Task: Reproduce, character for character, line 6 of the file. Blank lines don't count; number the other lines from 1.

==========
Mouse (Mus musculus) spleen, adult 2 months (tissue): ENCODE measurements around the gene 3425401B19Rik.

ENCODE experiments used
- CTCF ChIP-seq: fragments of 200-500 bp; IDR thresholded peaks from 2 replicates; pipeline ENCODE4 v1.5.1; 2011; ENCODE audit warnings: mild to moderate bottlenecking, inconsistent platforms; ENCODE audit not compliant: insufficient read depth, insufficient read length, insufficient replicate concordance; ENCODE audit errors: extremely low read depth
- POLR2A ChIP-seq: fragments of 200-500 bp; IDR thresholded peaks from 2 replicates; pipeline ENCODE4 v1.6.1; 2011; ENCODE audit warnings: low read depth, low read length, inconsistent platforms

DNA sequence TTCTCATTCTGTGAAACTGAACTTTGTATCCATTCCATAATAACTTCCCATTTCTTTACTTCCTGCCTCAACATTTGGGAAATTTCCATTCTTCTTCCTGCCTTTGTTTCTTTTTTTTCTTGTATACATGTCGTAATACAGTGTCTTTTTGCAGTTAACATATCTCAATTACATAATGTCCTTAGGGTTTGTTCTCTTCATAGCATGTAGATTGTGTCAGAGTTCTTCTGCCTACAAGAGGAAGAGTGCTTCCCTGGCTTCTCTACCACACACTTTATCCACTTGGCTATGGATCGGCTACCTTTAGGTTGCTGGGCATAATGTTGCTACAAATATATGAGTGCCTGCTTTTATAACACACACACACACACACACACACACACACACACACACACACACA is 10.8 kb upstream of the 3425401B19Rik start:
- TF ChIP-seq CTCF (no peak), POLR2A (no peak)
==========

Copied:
- TF ChIP-seq CTCF (no peak), POLR2A (no peak)